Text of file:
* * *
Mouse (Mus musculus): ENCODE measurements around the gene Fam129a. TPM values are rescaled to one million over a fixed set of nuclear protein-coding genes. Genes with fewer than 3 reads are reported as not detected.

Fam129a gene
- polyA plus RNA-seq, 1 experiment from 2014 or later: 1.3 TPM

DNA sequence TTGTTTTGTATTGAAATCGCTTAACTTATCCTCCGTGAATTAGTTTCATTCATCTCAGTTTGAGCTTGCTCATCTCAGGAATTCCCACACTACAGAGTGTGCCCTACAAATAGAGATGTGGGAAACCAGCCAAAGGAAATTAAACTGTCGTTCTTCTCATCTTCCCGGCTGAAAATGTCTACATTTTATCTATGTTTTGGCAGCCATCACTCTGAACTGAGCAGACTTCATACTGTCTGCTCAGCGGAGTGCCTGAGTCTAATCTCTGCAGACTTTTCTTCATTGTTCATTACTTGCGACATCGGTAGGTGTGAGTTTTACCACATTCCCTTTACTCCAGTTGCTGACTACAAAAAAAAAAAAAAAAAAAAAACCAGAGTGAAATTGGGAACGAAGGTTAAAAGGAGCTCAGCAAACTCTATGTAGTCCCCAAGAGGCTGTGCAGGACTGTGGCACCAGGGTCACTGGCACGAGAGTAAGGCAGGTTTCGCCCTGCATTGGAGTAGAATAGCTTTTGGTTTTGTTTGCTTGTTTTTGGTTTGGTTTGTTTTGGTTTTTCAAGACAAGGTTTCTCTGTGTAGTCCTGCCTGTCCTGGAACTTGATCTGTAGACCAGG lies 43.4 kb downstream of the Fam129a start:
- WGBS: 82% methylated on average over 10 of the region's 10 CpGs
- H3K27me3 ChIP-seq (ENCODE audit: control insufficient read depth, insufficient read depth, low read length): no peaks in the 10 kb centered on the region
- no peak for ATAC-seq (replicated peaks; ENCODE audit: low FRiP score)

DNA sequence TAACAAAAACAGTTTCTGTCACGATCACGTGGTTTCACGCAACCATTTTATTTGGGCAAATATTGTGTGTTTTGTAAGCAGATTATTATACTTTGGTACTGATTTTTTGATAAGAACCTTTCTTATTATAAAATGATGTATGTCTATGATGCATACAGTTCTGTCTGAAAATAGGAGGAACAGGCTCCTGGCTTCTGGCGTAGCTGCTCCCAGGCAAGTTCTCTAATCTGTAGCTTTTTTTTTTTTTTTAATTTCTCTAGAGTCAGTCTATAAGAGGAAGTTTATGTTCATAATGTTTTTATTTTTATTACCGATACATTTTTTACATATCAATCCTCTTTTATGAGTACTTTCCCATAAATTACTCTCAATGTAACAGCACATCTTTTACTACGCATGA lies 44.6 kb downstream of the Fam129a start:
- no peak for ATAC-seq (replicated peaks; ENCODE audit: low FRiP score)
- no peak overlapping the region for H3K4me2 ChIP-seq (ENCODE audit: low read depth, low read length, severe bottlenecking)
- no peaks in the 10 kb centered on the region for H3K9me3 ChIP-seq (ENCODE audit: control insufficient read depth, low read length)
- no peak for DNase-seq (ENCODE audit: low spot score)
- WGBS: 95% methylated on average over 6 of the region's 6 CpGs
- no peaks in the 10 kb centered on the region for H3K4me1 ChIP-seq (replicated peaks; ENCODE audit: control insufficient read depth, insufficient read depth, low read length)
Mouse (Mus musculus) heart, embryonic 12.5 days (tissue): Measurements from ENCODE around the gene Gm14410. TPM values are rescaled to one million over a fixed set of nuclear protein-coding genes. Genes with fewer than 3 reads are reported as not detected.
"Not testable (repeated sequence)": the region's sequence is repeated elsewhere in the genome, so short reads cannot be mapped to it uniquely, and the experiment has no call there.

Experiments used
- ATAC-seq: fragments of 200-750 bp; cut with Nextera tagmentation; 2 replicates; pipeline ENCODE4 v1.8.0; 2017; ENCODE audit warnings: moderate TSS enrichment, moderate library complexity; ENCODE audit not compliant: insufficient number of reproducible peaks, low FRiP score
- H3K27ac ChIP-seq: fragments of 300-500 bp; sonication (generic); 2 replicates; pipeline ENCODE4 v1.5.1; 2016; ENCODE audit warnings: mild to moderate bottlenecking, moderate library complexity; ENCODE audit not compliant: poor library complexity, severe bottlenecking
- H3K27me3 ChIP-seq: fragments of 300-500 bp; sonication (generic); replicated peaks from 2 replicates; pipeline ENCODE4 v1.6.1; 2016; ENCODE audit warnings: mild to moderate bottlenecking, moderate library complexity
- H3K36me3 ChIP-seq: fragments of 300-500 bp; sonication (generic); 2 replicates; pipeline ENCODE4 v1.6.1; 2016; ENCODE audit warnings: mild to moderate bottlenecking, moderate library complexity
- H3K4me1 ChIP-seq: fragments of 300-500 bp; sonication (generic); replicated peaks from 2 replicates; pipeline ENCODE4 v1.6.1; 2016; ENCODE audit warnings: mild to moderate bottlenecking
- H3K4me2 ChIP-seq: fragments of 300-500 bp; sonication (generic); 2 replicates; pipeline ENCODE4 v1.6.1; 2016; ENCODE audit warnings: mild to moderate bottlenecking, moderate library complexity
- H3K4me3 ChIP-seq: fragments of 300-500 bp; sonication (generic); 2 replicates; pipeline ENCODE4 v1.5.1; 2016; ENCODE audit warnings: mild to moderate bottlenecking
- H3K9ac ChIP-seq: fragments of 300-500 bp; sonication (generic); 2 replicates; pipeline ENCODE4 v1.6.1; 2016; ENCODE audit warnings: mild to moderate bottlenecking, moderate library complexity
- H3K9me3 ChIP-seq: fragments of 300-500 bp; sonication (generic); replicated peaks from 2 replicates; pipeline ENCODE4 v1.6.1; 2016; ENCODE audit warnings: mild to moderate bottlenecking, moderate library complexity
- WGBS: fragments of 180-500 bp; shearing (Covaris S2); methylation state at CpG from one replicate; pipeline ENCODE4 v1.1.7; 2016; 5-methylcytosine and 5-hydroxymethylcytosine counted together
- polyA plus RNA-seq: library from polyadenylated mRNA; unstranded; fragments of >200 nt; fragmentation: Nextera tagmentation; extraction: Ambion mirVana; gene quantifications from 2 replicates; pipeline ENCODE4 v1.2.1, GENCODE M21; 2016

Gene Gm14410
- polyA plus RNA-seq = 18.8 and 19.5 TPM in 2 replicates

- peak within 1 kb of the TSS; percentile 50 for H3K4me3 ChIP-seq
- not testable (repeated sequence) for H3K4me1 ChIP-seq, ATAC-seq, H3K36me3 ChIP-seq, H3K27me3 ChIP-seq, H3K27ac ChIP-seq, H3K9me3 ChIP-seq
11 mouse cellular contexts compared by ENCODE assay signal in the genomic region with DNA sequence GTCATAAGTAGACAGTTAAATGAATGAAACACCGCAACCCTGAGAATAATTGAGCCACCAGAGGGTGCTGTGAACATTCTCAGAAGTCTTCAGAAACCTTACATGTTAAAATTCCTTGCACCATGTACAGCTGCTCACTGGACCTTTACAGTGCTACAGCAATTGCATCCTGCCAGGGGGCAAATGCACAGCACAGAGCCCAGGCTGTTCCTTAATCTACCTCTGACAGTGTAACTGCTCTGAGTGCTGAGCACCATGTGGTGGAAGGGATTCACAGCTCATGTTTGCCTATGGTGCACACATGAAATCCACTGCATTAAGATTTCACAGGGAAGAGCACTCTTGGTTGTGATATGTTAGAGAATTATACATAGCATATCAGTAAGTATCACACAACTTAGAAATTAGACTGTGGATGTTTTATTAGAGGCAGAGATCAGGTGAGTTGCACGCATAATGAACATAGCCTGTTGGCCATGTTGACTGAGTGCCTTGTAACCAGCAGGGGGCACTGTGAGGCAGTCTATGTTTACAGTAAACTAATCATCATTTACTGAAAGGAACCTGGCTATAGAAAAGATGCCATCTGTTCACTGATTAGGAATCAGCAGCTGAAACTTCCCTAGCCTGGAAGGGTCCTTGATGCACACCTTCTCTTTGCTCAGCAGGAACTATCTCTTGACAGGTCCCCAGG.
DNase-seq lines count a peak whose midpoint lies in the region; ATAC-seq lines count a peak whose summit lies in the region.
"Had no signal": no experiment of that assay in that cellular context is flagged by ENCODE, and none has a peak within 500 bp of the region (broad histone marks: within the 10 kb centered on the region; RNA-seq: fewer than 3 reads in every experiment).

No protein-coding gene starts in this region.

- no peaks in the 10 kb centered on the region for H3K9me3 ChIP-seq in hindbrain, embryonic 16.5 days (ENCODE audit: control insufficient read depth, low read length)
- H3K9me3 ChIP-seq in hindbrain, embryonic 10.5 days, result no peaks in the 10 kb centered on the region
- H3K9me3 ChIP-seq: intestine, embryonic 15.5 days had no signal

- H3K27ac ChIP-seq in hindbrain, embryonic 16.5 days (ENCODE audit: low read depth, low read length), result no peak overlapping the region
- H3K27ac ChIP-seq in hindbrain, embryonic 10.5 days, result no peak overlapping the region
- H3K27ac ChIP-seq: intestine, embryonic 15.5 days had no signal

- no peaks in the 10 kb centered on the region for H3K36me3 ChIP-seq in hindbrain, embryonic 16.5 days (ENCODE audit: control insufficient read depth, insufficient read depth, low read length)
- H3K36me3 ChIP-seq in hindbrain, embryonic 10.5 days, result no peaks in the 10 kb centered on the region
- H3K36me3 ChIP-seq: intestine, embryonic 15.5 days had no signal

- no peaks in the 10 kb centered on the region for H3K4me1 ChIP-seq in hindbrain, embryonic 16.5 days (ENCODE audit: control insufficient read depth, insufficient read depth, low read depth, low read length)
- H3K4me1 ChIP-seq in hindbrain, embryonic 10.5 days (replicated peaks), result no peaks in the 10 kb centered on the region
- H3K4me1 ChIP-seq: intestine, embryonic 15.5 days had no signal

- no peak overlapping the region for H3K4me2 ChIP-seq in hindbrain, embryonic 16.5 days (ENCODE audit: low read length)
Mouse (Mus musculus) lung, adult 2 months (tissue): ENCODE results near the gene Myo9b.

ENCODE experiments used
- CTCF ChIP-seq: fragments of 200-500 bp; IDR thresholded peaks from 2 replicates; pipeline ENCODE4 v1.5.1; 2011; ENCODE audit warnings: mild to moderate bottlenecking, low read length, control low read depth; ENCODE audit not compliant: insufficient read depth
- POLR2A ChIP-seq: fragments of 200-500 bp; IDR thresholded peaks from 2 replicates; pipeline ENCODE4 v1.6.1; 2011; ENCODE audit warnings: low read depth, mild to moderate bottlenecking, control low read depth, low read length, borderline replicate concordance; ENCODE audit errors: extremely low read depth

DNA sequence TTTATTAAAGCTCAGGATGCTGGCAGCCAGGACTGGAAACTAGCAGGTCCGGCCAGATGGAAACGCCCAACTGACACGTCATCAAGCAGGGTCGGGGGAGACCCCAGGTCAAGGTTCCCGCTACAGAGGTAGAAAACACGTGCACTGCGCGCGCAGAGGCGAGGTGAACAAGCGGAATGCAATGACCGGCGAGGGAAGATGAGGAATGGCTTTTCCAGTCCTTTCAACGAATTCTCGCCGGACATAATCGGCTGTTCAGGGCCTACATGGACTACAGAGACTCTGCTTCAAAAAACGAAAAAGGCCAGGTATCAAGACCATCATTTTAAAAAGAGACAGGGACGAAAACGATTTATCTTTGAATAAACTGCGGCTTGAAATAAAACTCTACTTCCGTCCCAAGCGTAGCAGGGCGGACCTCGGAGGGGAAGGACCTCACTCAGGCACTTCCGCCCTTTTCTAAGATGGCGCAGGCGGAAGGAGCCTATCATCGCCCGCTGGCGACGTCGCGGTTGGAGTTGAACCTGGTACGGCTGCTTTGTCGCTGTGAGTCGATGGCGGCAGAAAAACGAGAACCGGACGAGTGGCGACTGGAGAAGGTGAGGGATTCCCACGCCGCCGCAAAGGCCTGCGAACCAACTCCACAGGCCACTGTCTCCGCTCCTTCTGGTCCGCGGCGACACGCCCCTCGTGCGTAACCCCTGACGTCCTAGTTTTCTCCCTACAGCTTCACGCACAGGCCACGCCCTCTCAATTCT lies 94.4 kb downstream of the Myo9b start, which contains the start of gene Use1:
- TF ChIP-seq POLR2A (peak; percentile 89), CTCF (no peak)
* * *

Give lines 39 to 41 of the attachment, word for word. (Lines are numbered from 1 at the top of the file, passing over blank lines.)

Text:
- H3K9me3 ChIP-seq: intestine, embryonic 15.5 days had no signal

- H3K27ac ChIP-seq in hindbrain, embryonic 16.5 days (ENCODE audit: low read depth, low read length), result no peak overlapping the region
- H3K27ac ChIP-seq in hindbrain, embryonic 10.5 days, result no peak overlapping the region